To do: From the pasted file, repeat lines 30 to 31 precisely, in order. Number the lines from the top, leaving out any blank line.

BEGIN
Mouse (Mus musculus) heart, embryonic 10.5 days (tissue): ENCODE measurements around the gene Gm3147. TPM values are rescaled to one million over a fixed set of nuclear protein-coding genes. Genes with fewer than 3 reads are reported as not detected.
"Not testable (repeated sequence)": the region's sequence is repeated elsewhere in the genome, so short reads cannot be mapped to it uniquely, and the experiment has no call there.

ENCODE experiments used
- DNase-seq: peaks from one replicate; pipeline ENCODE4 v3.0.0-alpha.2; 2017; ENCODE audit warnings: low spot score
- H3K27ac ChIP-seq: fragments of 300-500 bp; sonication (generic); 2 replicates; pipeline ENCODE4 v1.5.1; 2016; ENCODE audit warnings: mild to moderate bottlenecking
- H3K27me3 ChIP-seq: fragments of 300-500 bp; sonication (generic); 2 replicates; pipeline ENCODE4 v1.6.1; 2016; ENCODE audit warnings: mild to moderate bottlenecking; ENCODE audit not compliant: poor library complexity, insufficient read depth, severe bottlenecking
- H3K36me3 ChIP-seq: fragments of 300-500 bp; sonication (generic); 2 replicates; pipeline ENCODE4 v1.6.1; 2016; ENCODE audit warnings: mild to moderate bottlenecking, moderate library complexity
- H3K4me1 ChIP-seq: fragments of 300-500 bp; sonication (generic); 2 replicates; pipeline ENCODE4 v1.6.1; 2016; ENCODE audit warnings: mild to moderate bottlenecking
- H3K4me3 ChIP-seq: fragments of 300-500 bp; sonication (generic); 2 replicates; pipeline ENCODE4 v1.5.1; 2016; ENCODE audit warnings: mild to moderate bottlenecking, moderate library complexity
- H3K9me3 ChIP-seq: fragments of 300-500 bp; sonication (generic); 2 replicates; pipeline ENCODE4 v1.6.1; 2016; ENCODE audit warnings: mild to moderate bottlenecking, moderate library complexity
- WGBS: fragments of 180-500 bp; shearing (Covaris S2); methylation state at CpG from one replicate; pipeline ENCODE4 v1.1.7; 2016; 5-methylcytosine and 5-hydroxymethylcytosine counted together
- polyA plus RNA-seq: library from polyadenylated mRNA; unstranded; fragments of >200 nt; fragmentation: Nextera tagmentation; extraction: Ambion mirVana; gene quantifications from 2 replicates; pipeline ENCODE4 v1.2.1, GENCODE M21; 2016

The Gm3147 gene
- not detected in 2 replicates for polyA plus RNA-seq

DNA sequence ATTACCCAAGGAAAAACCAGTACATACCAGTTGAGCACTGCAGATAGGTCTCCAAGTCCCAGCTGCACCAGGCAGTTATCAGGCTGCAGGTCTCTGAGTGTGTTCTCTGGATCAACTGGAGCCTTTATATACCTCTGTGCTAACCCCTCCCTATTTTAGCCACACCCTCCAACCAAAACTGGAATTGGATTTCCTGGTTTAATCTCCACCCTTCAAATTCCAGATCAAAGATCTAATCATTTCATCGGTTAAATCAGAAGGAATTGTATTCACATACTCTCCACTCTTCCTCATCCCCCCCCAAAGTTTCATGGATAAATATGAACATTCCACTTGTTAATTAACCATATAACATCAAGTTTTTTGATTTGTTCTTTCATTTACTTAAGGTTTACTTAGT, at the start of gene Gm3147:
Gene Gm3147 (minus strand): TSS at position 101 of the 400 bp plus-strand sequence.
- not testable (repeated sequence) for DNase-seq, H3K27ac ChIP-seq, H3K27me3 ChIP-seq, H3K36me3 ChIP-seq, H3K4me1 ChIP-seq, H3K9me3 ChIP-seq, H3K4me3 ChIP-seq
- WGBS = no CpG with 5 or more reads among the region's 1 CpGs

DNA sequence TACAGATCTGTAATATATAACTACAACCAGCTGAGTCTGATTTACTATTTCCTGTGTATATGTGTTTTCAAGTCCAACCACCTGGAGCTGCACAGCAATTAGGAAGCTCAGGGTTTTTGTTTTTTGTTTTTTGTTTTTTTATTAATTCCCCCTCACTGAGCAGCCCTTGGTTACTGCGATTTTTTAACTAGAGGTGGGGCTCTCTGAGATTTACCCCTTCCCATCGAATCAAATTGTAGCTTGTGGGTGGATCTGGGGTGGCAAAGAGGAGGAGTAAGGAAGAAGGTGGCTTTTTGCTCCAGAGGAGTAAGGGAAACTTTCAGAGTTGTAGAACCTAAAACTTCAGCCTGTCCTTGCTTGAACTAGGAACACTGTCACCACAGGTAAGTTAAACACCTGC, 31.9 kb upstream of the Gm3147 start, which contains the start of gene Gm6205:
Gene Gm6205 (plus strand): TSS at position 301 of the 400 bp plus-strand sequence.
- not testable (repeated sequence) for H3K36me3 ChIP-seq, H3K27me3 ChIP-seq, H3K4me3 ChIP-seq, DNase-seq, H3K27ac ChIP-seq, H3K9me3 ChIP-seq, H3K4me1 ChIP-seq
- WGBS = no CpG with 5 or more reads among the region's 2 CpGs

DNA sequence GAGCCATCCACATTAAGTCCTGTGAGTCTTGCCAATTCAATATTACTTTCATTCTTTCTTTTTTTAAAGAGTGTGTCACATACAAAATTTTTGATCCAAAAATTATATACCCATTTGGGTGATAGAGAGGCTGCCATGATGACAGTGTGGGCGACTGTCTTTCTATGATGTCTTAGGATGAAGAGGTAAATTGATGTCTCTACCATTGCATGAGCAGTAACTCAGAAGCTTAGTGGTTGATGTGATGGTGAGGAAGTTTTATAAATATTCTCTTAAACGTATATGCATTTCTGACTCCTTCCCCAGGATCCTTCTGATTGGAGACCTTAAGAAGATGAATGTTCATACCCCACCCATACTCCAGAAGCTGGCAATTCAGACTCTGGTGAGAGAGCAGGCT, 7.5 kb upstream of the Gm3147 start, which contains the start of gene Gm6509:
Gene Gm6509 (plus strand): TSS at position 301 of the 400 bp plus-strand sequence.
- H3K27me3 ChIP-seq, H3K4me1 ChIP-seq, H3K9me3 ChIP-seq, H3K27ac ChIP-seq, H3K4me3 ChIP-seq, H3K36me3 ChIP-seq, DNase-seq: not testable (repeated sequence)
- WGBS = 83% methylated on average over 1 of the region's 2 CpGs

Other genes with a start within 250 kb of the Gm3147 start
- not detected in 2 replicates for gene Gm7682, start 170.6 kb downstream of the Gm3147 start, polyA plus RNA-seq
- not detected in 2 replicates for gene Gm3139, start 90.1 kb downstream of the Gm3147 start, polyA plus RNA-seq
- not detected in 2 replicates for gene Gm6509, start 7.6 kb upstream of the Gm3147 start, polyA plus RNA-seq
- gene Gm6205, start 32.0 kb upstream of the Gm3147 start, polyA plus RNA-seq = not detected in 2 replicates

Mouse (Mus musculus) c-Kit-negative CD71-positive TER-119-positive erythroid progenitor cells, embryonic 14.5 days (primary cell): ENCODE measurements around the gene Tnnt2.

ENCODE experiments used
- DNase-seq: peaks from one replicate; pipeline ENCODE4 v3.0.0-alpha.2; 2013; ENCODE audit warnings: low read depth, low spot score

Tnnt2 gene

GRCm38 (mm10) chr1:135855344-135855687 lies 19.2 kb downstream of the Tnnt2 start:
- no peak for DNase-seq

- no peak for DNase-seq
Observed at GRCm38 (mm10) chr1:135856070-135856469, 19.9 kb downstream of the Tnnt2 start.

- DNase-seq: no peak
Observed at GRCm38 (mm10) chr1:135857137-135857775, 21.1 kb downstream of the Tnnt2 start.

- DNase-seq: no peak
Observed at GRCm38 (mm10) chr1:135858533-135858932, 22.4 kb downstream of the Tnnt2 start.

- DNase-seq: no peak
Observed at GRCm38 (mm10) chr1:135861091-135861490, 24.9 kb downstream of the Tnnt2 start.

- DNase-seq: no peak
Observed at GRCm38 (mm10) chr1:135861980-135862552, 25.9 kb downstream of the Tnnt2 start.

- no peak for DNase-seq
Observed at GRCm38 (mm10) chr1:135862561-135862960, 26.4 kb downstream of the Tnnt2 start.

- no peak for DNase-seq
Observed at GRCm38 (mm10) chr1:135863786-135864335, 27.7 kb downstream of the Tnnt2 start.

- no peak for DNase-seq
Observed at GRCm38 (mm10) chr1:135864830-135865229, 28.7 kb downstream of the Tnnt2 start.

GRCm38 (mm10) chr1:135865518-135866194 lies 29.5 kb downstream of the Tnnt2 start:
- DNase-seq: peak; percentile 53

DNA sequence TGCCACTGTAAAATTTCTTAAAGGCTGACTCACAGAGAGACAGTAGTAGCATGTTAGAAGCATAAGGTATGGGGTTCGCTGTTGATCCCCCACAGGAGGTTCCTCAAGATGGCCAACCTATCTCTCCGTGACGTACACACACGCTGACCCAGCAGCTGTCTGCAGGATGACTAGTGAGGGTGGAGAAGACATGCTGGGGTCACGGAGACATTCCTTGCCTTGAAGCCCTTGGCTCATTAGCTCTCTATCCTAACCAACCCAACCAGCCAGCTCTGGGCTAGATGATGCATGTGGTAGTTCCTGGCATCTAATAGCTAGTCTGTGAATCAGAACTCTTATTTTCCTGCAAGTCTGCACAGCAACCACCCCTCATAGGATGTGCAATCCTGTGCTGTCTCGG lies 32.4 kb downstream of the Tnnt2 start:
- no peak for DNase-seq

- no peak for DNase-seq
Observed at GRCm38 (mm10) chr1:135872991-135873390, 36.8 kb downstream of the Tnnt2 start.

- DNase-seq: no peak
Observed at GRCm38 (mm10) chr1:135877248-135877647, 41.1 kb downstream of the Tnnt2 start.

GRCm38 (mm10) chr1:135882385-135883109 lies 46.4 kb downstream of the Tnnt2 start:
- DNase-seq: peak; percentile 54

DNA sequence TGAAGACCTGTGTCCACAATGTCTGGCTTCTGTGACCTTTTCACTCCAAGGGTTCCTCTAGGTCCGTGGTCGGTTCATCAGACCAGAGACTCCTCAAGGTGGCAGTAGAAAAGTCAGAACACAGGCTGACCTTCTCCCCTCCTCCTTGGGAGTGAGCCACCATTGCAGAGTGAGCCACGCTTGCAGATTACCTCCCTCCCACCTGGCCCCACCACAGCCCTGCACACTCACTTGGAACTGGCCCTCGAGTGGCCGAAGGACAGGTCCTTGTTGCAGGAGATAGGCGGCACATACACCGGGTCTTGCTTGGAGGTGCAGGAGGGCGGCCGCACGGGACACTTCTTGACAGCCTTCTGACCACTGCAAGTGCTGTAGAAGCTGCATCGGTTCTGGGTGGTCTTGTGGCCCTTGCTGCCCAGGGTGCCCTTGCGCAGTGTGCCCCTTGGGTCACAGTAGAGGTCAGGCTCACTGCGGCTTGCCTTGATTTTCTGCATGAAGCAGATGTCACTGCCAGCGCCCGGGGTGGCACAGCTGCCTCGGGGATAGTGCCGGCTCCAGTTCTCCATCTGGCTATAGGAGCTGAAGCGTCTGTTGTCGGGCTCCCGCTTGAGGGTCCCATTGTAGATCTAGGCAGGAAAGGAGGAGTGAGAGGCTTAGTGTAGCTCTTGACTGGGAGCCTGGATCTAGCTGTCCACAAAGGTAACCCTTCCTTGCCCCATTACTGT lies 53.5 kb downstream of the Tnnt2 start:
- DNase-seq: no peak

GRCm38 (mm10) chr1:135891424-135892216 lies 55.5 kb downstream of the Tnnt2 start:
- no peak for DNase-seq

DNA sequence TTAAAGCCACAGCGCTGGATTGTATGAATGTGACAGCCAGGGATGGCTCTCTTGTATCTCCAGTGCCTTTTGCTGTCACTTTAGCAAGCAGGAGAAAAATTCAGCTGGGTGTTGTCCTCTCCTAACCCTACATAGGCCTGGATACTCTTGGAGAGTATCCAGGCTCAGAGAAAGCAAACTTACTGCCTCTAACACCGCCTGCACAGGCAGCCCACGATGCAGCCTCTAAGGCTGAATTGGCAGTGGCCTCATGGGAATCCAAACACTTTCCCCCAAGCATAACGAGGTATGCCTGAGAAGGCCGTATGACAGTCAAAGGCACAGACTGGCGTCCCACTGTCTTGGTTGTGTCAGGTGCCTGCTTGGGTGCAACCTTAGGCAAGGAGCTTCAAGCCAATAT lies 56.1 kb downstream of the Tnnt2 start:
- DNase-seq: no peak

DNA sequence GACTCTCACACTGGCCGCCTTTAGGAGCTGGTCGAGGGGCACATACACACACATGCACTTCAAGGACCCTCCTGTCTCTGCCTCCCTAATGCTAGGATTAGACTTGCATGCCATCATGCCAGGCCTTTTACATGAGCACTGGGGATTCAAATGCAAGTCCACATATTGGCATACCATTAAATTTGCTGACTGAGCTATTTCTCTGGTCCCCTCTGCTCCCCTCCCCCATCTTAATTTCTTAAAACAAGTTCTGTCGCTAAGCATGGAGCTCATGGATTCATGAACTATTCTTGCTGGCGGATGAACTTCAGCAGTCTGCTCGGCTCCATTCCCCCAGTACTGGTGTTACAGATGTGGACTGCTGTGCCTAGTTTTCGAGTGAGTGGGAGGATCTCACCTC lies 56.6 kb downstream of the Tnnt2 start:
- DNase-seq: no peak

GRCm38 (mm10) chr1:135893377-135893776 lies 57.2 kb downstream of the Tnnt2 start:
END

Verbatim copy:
- not detected in 2 replicates for gene Gm6509, start 7.6 kb upstream of the Gm3147 start, polyA plus RNA-seq
- gene Gm6205, start 32.0 kb upstream of the Gm3147 start, polyA plus RNA-seq = not detected in 2 replicates